The IEEE Standard for Binary Floating-Point Arithmetic (IEEE 754) is the most widely-used standard for floating-point computation, and is followed by many CPU and FPU implementations.
Included in this specification is the ability to denote intangible numbers such as positive and negative infinity, and NaN (Not a Number). A floating point number is represented either by 32 or 64 bits (depending on how much precision you require). These bits are split up into 3 sections: a fraction, an exponent and a signed bit. More information on the structure of the floating point numbers can be found on Wikipedia.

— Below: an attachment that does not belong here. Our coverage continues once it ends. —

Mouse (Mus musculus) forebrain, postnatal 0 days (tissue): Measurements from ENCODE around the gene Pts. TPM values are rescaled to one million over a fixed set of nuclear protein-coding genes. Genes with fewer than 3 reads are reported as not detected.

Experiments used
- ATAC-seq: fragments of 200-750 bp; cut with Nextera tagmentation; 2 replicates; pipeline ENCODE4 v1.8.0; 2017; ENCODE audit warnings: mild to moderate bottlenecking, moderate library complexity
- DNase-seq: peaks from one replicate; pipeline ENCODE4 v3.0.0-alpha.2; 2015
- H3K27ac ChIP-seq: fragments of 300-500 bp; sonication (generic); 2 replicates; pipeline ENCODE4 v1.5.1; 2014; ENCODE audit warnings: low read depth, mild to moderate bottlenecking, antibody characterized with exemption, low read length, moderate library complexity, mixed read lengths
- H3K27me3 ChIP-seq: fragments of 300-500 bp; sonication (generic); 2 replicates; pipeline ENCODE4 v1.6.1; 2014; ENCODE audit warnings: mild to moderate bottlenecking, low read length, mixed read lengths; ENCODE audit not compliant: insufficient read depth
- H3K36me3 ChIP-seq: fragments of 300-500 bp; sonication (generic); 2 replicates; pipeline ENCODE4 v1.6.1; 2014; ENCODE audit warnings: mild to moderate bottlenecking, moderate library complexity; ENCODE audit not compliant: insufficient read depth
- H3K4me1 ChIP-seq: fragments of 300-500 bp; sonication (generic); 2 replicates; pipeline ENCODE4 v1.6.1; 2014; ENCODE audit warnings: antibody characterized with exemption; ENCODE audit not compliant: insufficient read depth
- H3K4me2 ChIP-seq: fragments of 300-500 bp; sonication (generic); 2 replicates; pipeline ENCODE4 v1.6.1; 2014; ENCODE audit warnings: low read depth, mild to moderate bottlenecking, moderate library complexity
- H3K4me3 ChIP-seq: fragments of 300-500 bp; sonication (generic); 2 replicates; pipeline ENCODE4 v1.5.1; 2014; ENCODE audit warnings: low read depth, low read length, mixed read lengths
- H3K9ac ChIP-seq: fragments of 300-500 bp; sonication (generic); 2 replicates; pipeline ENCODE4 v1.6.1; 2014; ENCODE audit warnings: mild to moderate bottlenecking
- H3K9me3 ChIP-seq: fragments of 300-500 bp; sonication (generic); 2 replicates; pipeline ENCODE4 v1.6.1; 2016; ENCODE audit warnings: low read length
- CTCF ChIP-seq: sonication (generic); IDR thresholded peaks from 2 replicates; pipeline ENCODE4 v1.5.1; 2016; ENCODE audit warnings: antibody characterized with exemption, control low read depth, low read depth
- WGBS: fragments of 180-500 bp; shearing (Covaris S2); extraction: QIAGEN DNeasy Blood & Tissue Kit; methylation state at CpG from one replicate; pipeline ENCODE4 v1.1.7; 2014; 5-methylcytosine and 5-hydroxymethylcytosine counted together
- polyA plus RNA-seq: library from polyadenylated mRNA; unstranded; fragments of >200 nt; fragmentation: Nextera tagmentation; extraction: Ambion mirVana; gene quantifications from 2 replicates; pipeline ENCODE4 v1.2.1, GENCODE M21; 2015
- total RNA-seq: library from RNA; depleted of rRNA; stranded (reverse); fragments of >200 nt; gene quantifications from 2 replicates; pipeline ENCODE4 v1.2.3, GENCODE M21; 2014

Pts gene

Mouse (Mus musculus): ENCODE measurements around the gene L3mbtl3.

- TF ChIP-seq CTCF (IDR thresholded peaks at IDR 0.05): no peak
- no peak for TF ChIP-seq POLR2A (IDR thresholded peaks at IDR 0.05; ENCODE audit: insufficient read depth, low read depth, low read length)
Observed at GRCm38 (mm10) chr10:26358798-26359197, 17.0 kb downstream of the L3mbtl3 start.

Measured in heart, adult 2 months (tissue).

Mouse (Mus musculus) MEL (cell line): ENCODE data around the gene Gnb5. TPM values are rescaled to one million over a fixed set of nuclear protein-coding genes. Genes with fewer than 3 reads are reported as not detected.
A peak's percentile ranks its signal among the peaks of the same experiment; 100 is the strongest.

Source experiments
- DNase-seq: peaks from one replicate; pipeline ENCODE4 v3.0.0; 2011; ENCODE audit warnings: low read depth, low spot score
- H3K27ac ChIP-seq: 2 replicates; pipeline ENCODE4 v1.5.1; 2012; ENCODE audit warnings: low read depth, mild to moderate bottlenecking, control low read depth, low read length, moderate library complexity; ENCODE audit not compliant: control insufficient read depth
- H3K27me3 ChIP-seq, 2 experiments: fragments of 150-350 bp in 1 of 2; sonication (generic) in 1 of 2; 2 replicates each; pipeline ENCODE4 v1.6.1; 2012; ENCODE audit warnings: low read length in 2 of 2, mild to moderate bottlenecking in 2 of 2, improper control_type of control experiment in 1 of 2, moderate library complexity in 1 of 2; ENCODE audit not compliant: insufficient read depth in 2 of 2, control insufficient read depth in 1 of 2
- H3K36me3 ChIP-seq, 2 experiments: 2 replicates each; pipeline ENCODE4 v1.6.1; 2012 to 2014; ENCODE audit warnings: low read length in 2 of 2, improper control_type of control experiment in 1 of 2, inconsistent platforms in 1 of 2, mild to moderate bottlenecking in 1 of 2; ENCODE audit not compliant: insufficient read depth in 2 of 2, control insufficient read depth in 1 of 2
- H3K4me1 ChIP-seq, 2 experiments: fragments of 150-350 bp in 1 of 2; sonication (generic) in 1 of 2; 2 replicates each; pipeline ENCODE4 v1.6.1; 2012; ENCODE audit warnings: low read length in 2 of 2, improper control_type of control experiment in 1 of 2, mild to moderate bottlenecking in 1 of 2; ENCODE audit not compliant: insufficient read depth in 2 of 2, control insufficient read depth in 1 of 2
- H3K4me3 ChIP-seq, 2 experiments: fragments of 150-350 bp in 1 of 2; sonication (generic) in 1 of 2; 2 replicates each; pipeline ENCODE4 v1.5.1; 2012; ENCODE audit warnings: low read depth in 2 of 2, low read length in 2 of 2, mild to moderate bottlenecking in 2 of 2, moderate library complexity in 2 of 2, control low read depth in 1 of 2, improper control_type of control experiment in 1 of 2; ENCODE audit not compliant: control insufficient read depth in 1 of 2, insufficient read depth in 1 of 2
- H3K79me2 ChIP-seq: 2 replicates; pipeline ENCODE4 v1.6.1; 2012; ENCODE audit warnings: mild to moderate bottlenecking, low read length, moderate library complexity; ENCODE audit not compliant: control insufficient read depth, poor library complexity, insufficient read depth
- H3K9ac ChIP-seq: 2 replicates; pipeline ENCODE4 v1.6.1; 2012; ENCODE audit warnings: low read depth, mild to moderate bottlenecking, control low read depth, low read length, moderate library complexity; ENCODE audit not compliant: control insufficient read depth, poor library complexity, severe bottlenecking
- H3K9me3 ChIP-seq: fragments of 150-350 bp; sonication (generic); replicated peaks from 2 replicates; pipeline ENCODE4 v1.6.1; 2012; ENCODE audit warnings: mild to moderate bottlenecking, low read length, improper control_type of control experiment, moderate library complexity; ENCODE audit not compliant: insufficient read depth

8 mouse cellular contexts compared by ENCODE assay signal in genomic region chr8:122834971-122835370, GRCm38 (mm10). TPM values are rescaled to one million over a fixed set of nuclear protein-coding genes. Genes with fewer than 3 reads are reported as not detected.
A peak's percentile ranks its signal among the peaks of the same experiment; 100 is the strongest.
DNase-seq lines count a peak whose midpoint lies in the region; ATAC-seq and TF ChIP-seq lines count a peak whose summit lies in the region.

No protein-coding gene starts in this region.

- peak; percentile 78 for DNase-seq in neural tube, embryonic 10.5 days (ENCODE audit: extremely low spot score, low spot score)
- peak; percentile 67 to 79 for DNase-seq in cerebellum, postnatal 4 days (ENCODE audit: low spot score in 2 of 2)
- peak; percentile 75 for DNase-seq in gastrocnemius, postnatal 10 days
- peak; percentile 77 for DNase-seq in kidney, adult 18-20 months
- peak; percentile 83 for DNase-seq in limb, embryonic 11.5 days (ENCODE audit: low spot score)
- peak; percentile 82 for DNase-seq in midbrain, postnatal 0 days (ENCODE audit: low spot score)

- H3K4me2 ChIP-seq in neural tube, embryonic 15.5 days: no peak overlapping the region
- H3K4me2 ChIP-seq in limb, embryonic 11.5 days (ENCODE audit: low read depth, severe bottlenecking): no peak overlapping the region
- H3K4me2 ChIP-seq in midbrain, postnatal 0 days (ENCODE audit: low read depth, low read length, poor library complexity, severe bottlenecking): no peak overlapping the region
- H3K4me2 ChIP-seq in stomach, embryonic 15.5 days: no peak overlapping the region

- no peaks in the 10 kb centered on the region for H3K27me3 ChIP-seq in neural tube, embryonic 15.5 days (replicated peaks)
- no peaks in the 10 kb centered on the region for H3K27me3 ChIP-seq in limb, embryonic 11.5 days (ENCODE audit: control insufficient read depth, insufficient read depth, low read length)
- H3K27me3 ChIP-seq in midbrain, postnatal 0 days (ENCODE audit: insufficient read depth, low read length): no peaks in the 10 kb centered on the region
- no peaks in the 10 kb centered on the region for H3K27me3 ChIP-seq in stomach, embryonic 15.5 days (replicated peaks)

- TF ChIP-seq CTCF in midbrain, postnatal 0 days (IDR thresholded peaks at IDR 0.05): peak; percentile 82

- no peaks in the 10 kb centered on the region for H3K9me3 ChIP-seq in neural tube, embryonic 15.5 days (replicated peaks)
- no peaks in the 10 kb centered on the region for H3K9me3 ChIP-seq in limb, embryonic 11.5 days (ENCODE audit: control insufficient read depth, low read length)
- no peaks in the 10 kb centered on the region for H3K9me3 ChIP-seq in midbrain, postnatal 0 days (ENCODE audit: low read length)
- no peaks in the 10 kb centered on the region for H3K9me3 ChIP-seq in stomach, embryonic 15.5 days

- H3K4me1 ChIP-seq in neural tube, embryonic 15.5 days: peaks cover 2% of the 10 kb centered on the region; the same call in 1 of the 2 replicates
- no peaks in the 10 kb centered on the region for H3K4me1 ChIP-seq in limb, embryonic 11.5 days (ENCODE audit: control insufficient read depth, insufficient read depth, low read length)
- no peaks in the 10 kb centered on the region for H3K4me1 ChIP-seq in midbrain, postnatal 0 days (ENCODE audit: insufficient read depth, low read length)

We use EchoTest against PyAMF to ensure that what is sent to the server is returned verbatim, this way we can check things like data types, references, class mappings etc. We generally use Python 2.5 to run the server but Thijs Triemstra noticed that some numeric tests were failing when using Python 2.4, specifically NaN.